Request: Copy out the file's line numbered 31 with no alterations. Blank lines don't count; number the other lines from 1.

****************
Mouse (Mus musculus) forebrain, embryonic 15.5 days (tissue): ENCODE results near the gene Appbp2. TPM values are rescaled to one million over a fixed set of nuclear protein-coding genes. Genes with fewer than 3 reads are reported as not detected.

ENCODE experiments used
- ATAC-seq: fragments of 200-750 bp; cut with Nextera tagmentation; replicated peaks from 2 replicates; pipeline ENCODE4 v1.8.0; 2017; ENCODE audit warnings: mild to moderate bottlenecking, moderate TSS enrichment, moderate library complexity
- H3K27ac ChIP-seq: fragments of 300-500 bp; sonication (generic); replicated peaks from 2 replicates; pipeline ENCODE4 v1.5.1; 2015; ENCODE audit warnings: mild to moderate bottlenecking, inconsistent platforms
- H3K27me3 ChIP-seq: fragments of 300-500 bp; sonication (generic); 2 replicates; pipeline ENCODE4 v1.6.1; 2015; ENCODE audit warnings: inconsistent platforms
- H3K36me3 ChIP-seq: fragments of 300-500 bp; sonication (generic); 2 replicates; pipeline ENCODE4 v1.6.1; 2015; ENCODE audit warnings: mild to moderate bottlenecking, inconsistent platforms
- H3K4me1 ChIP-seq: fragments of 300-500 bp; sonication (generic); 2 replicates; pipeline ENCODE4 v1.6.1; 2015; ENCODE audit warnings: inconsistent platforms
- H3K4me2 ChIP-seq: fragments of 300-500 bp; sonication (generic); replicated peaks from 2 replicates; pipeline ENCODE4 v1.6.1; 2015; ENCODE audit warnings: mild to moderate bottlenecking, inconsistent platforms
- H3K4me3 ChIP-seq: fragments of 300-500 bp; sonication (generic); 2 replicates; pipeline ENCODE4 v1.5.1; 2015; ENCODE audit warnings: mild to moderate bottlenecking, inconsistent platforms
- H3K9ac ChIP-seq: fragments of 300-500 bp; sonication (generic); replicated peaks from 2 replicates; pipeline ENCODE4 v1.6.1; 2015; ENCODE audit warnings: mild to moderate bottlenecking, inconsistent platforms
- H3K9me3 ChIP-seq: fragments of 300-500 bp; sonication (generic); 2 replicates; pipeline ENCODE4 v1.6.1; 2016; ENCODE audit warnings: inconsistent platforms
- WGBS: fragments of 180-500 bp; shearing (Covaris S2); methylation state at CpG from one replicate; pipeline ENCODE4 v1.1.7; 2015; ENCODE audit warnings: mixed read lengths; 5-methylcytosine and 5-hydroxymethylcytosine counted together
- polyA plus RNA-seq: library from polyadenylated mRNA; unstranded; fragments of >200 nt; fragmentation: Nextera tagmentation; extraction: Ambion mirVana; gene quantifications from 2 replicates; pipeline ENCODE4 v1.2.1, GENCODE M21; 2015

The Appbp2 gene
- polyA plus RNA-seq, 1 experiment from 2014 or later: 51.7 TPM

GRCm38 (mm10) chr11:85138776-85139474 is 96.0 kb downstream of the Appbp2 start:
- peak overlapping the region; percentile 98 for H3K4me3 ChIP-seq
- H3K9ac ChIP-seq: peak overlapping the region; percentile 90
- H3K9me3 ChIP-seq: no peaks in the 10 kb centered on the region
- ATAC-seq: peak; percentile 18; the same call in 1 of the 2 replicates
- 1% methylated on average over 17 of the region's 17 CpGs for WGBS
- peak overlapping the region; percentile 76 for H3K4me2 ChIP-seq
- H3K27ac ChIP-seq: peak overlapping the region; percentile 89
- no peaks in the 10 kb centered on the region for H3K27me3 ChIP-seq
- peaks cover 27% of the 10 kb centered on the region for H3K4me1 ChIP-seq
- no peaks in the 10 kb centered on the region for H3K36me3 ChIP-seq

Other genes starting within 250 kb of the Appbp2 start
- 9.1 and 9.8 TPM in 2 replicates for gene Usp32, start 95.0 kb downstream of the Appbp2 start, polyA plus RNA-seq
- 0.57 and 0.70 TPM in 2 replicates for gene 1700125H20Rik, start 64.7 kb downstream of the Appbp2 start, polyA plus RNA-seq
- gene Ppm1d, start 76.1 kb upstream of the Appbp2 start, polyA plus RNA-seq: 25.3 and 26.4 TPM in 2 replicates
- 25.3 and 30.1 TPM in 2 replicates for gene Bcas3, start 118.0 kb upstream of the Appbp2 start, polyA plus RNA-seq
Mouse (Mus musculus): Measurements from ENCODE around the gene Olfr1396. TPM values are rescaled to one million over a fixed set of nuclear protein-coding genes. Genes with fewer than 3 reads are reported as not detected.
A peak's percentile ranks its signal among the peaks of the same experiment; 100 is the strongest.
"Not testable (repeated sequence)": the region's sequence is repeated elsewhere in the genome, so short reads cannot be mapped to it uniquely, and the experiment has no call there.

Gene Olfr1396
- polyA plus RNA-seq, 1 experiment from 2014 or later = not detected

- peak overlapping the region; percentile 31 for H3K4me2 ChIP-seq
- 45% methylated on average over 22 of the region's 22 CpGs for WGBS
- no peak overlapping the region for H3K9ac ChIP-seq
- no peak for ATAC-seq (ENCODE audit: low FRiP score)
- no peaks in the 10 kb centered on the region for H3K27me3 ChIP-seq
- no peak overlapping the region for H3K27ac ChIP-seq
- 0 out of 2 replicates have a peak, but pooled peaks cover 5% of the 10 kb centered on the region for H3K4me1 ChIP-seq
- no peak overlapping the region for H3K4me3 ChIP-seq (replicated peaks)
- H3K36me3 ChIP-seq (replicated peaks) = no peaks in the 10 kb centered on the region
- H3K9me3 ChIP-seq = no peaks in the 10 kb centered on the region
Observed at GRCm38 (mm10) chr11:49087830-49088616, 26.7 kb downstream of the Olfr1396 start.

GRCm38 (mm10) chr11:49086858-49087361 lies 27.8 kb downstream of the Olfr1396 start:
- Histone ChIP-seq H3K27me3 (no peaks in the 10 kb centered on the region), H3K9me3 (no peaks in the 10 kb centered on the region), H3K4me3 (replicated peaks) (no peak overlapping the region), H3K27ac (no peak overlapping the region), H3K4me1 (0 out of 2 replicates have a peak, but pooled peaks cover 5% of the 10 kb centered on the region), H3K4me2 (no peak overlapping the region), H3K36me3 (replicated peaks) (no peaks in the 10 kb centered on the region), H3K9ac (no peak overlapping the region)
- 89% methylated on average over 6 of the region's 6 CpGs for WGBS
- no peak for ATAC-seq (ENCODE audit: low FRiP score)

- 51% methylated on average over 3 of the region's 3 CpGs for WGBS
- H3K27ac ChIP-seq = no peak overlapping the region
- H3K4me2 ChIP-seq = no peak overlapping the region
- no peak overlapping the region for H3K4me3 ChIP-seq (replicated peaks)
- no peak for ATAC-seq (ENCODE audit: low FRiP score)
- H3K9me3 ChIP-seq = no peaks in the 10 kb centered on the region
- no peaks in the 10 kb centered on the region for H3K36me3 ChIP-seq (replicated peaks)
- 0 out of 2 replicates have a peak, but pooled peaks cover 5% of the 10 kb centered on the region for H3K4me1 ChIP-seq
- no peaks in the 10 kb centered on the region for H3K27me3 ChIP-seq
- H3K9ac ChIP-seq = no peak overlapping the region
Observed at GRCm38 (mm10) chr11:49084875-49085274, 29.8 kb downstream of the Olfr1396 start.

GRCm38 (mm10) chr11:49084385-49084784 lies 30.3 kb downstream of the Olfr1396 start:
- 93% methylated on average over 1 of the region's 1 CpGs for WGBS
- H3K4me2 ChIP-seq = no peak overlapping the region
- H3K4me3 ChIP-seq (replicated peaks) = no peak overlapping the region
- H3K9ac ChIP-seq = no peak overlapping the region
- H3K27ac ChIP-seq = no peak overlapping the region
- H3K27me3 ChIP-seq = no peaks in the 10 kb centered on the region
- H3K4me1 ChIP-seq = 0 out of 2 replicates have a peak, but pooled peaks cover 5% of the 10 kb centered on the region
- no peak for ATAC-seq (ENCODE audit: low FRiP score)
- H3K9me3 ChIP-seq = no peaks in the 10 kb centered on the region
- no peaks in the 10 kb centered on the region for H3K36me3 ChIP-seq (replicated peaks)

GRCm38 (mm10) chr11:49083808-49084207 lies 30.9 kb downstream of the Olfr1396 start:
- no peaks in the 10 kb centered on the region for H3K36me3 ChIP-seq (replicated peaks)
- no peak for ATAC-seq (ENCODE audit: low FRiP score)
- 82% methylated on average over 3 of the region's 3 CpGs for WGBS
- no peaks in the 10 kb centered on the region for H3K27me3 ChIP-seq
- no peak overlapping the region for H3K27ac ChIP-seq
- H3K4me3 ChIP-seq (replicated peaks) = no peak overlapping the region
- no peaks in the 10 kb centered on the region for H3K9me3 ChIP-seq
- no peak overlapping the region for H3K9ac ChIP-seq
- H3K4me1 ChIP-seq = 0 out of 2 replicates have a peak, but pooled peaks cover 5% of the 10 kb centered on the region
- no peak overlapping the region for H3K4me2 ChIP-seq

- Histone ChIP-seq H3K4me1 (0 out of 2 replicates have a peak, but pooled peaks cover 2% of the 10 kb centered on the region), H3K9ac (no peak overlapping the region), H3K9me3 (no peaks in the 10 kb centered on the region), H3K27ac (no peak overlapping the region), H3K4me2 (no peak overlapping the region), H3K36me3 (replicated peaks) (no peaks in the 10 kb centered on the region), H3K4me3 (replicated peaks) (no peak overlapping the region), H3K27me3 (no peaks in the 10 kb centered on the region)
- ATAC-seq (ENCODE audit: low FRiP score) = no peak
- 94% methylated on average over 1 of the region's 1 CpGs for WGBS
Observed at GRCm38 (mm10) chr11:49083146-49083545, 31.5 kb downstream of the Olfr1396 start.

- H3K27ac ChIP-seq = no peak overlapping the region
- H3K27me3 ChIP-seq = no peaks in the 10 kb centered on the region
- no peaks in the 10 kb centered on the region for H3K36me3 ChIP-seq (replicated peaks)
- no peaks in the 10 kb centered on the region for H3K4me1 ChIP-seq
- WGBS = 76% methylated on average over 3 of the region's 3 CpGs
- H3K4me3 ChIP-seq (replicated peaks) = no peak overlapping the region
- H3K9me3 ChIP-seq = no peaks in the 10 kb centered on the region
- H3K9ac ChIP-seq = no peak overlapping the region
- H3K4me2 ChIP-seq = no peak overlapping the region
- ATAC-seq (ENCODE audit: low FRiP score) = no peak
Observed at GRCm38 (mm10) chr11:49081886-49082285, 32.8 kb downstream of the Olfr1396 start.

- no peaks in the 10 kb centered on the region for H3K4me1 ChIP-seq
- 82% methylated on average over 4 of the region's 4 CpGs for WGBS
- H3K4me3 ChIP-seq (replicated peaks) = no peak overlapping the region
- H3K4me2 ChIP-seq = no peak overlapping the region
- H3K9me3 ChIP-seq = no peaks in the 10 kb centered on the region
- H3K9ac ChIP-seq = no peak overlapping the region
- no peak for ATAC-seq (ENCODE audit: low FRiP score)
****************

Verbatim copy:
- 25.3 and 30.1 TPM in 2 replicates for gene Bcas3, start 118.0 kb upstream of the Appbp2 start, polyA plus RNA-seq